Health Department Reports Death of Child with Influenza
For Immediate Release: December 31, 2003
Contact: Vermont Department of Health
BURLINGTON, VT—The Vermont Department of Health today confirmed the first reported death of a child due to influenza in Vermont this year. A Windsor County 3-year-old, who had a pre-existing serious medical condition, died earlier this week in a hospital.
“It is my sad duty to report the death of a Vermont child due to complications of influenza. Our hearts go out to the family for their terrible loss,” said Health Commissioner Paul Jarris, MD.
“I know that national reports of serious illness and death in children have parents especially worried,” said Dr. Jarris. “However, there is no evidence that the strain of flu that is dominating this season is worse than in past years or that flu is affecting children more than in past years.
“Unfortunately, every year an estimated 36,000 people in the U.S. die as a result of flu. Most people who get flu recover in a week or two, but very young children, the elderly and people with serious medical conditions are at highest risk for life-threatening complications such as pneumonia.”
Flu can often be confused with the common cold, but flu is mainly characterized by body aches, extreme tiredness, headache, dry cough and fever. Fever is usually 102º F, but can go as high as 104º F. Common cold symptoms - such as congestion, sneezing, runny nose and sore throat - are sometimes seen with flu. Nausea, vomiting and diarrhea are symptoms that are more common with the flu among children than adults.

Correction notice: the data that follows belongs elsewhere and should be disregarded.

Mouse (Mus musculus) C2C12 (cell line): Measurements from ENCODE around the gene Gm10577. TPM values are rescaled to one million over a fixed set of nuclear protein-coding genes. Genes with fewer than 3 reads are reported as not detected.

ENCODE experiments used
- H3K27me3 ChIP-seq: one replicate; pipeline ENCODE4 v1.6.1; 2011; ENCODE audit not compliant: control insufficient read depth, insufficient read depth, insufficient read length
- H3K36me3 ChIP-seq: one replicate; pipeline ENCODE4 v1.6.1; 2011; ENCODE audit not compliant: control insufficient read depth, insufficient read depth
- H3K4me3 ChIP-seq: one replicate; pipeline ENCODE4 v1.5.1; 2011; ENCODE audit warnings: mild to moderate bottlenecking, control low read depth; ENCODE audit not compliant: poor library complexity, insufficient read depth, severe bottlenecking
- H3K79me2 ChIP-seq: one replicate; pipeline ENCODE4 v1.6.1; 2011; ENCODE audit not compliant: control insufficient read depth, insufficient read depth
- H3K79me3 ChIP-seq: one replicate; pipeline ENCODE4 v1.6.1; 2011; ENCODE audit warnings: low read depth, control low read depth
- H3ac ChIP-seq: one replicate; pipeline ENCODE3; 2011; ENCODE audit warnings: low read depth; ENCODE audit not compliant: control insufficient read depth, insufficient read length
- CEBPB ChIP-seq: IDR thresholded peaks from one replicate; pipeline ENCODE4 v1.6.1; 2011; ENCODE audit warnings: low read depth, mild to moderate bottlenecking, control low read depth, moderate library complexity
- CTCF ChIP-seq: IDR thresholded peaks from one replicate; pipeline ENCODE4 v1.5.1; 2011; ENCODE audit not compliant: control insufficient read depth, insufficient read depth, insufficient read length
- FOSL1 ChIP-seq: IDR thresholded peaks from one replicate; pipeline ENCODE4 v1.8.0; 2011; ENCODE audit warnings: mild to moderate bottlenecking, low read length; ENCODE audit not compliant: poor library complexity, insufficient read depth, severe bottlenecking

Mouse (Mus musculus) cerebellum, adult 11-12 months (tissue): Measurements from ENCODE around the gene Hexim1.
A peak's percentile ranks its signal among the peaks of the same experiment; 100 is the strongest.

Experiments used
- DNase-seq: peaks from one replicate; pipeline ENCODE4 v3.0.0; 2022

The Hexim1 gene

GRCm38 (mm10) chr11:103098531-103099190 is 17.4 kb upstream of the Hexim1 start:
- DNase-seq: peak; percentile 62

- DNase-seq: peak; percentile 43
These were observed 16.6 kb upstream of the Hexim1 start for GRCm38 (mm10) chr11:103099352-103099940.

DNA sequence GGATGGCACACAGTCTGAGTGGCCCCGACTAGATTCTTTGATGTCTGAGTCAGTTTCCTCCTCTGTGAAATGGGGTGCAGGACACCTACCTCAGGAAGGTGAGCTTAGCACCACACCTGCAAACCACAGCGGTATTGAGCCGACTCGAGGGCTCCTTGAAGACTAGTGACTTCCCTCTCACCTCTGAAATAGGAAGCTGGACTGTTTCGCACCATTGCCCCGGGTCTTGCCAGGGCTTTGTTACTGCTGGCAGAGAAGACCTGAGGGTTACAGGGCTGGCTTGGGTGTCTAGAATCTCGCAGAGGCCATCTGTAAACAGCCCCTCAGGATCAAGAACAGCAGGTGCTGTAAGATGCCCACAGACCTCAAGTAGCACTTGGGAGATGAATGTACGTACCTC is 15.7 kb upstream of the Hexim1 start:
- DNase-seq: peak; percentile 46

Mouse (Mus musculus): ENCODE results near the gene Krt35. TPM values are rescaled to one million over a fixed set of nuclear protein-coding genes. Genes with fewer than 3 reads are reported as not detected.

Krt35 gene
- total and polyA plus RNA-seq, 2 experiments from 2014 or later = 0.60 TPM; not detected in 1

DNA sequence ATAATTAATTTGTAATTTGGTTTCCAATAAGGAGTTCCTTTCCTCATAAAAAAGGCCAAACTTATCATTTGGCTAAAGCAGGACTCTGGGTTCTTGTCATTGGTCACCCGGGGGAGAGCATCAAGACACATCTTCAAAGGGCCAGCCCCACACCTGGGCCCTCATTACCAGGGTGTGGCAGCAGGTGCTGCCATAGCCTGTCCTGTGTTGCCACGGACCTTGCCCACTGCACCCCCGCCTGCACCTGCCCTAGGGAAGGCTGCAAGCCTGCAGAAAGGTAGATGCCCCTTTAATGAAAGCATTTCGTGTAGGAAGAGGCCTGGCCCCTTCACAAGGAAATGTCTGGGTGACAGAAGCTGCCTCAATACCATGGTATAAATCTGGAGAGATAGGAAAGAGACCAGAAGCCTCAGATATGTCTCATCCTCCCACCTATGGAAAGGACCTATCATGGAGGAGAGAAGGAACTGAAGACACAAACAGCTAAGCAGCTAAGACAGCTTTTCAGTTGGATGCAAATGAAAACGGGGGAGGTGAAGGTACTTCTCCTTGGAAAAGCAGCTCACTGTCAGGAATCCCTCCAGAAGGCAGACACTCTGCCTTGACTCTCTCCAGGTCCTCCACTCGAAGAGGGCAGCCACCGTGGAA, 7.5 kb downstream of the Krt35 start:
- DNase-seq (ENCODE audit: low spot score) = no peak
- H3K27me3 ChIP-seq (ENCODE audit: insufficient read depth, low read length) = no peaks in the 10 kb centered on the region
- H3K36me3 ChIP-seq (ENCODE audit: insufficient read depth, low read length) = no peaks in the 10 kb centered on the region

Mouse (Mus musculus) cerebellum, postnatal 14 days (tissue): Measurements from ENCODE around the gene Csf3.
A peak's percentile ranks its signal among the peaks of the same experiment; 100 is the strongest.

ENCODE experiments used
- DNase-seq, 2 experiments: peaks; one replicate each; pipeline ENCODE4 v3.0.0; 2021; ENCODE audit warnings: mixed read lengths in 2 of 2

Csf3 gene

“Most cases of flu can be treated at home with bed rest and drinking plenty of fluids. But watch for emergency warning signs and get immediate medical attention if you see them,” said Dr. Jarris.
Emergency warning signs in children:
- high or prolonged fever
- fast breathing or trouble breathing
- bluish skin color
- not drinking enough fluids
- changes in mental state such as not waking up or not interacting
- flu-like symptoms that go away and then come back worse
Emergency warning signs for adults:
- high or prolonged fever
- shortness of breath or trouble breathing
- pain or pressure in the chest
- near-fainting or fainting
- severe or persistent vomiting.
Influenza is not a disease that is required to be reported to the Vermont Department of Health, but the department tracks influenza activity based on weekly reports from 13 health clinics around the state, school absenteeism reports and laboratory test results. Based on these reports, the first two cases of flu were confirmed during the last week of November, and influenza illness is now widespread in Vermont.
This season, the Health Department has asked health care providers and hospitals across the state to report deaths in anyone younger than age 18 where flu may have been a factor. This is part of a national effort to better understand the effect of influenza on young people.
For more information about preventing, recognizing and treating the flu: www.healthyvermonters.info.